ORLANDO, Fla. - Members of the Greater Orlando Airport Authority are scheduled to vote Wednesday on whether to begin the process of eliminating Transportation Security Administration agents and transitioning to private security.
Since TSA oversees all airport security -- both private and federal -- the GOAA will need to submit an application to the agency to request hiring a private security firm to handle security at Orlando International Airport.
TSA will have 120 days to either accept or reject that application. If approved, OIA would be the largest airport to switch from using TSA to private security. It would also mean that 1,100 TSA agents would lose their jobs or be transferred to a different airport or federal facility.
The next step in the process would be choosing a private security firm. GOAA members would create a committee to oversee the selection of a firm, then a suggestion would be given to TSA, which would then have 12 months to grant a private security contract.
It would then take between four and six months to fully transition from TSA to private security, meaning the entire process would take at least 18 months.
Officials from GOAA said they hope privatizing security will provide travelers with better customer service and reduce wait times through security checkpoints.
TSA officials argue that travelers would see very little difference because the screening methods will remain the same and contracted employees must pass the same background checks as TSA employees.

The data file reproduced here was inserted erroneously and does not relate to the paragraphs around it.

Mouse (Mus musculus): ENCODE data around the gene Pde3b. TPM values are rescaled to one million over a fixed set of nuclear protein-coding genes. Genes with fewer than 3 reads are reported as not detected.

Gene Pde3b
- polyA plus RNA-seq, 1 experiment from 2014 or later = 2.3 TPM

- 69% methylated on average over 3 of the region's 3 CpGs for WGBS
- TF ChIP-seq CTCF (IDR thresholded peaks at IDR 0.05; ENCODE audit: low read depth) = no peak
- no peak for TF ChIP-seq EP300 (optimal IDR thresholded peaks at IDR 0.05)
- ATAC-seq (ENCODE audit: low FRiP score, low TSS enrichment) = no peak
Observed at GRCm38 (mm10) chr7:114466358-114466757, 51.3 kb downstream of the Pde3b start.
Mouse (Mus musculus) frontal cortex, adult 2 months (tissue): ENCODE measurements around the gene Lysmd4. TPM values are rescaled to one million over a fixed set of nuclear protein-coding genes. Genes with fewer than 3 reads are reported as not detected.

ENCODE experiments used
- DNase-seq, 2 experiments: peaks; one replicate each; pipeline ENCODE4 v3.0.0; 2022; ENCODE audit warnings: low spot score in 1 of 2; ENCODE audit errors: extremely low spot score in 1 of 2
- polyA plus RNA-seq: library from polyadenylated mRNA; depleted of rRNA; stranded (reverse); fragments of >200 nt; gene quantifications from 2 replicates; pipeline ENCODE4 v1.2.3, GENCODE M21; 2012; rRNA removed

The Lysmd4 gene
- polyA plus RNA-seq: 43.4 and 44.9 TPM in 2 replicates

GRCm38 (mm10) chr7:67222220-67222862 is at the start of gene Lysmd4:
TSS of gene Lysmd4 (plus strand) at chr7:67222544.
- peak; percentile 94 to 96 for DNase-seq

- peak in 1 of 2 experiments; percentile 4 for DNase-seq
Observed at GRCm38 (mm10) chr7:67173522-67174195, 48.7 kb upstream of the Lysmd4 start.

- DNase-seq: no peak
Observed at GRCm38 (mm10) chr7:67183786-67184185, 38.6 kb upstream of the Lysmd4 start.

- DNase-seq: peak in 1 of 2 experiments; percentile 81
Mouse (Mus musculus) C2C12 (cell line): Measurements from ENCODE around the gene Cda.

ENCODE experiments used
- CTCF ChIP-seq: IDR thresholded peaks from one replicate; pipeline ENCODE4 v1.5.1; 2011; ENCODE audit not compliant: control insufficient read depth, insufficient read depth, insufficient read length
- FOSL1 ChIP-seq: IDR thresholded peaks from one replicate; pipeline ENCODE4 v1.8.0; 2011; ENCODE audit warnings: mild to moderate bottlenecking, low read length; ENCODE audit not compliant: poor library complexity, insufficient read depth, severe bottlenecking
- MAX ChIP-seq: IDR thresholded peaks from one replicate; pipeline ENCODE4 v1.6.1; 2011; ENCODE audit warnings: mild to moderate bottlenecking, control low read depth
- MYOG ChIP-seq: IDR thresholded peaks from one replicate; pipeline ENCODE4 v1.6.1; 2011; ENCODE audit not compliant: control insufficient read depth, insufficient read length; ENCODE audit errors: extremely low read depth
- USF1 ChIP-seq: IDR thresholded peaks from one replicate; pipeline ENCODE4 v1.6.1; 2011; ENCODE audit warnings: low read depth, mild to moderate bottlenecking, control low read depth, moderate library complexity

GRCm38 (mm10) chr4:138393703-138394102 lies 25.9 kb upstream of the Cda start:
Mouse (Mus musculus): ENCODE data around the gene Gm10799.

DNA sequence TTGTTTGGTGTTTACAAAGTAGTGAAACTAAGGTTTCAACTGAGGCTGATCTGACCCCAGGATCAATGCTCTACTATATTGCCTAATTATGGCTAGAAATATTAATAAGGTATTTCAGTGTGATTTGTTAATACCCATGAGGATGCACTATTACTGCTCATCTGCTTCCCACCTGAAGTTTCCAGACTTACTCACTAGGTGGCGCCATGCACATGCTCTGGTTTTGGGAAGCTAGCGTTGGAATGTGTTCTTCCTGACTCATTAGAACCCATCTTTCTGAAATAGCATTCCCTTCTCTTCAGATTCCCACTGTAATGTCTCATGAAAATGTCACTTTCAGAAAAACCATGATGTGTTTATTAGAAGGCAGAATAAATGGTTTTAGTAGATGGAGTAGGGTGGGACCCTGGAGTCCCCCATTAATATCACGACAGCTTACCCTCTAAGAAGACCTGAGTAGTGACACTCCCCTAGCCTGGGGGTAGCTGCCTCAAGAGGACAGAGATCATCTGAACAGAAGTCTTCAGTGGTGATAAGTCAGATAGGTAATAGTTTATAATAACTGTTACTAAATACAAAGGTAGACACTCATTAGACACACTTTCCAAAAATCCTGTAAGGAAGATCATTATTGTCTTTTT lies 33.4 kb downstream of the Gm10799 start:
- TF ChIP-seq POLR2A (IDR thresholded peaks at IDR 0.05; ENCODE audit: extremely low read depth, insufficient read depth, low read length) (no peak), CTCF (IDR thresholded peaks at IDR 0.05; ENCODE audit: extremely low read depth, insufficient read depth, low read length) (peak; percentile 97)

Members of the TSA's workers union protested Tuesday outside the office of one of the GOAA board members.
"You don't know if you're going to be able to pay your mortgage, your car, or put food on the table for your family," Norma Alvarado, a retired TSA agent, said.
"Let's be real: you get what you pay for," J. David Cox, AFGE president, added. "You're going to have higher turnover, you're not going to get the great people you had before."
During their meeting Wednesday afternoon, GOAA members will vote on potentially transitioning.
Gov. Rick Scott just announced a reappointment and new appointment to fill the vacant seventh seat on that board. That newest appointment, Maggi Montalvo, who is currently the chief operating officer of First Colony Bank of Florida, will be allowed to participate and vote in that board meeting.
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